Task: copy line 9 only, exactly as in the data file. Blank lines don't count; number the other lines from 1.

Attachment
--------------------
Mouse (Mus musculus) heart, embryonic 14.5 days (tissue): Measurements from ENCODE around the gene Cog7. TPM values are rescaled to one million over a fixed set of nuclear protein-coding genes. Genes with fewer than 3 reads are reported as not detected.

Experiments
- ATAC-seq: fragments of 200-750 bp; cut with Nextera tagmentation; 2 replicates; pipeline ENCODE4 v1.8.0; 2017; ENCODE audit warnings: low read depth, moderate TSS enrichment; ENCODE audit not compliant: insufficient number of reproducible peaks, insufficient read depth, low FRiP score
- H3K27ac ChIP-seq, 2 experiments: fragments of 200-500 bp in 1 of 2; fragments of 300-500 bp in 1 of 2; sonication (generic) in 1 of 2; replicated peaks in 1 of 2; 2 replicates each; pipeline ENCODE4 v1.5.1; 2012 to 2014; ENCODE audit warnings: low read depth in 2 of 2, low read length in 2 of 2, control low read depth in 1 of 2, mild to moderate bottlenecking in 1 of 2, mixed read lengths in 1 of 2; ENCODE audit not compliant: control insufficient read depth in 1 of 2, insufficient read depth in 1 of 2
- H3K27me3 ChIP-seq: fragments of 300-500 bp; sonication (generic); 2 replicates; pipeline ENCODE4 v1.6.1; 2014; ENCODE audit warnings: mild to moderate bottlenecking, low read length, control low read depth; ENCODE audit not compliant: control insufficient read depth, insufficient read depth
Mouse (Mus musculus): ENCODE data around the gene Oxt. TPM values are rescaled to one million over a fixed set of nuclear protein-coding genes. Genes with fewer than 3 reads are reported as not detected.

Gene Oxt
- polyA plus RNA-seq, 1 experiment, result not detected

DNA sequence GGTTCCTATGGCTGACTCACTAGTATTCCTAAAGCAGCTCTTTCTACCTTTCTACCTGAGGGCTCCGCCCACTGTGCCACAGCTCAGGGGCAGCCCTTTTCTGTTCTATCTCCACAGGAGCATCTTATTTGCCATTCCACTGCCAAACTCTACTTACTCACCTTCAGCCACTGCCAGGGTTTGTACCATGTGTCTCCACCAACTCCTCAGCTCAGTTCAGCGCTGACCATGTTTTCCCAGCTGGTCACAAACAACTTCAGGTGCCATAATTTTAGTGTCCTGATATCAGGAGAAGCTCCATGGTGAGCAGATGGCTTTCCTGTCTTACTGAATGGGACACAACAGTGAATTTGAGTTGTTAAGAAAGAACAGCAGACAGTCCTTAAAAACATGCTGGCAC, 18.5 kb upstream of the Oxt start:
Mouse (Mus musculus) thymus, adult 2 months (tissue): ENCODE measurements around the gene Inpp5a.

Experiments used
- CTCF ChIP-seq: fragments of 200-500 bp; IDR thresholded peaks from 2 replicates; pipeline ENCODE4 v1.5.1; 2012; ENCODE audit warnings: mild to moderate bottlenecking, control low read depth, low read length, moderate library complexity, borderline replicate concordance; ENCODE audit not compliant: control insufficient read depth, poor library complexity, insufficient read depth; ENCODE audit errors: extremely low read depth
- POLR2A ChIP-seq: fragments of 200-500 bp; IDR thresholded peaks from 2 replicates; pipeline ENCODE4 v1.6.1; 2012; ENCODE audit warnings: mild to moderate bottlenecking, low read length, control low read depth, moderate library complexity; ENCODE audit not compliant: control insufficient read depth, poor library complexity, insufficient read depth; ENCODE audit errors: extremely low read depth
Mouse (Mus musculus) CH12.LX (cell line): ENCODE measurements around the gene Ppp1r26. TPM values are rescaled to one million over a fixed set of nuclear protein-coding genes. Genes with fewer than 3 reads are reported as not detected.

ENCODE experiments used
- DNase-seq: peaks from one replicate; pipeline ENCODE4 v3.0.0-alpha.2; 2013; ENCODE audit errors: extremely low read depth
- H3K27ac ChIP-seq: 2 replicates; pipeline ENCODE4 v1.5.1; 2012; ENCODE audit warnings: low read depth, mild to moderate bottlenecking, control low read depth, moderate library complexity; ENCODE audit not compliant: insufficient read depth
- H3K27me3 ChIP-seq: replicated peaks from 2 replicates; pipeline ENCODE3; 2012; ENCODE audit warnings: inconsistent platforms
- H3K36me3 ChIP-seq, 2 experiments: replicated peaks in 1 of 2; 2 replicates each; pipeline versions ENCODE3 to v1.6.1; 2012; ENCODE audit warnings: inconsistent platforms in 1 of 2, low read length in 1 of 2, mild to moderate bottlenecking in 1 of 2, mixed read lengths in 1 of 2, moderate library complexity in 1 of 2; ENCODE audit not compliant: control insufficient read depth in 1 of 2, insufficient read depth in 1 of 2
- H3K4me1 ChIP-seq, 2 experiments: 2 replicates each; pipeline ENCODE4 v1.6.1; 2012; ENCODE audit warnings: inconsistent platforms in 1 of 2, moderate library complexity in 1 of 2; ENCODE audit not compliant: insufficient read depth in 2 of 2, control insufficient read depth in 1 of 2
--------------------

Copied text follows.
DNA sequence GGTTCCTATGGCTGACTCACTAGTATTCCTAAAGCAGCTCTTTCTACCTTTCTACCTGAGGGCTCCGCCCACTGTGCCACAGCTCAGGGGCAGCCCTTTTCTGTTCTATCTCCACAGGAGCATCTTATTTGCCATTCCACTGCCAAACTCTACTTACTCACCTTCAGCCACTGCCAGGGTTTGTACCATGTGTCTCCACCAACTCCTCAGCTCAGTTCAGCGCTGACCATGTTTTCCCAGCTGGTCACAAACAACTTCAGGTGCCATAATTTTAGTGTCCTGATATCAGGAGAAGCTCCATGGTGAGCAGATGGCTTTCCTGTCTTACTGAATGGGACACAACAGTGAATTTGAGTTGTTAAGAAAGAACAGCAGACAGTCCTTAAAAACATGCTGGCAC, 18.5 kb upstream of the Oxt start: